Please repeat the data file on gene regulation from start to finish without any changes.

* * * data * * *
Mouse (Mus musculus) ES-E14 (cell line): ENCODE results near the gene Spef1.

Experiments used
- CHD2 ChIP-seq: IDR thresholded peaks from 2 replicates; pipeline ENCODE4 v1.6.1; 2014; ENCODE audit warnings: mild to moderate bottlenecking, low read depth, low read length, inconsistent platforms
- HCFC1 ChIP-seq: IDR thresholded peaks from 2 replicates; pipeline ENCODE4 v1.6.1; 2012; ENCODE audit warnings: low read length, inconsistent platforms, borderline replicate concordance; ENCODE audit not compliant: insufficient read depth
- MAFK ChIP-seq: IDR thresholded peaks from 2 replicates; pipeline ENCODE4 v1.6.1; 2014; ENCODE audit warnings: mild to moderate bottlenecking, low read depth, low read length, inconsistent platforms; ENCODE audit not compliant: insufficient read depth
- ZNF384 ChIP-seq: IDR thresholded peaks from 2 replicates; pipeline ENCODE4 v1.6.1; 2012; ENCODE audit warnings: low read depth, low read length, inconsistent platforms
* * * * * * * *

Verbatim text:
Mouse (Mus musculus) ES-E14 (cell line): ENCODE results near the gene Spef1.

Experiments used
- CHD2 ChIP-seq: IDR thresholded peaks from 2 replicates; pipeline ENCODE4 v1.6.1; 2014; ENCODE audit warnings: mild to moderate bottlenecking, low read depth, low read length, inconsistent platforms
- HCFC1 ChIP-seq: IDR thresholded peaks from 2 replicates; pipeline ENCODE4 v1.6.1; 2012; ENCODE audit warnings: low read length, inconsistent platforms, borderline replicate concordance; ENCODE audit not compliant: insufficient read depth
- MAFK ChIP-seq: IDR thresholded peaks from 2 replicates; pipeline ENCODE4 v1.6.1; 2014; ENCODE audit warnings: mild to moderate bottlenecking, low read depth, low read length, inconsistent platforms; ENCODE audit not compliant: insufficient read depth
- ZNF384 ChIP-seq: IDR thresholded peaks from 2 replicates; pipeline ENCODE4 v1.6.1; 2012; ENCODE audit warnings: low read depth, low read length, inconsistent platforms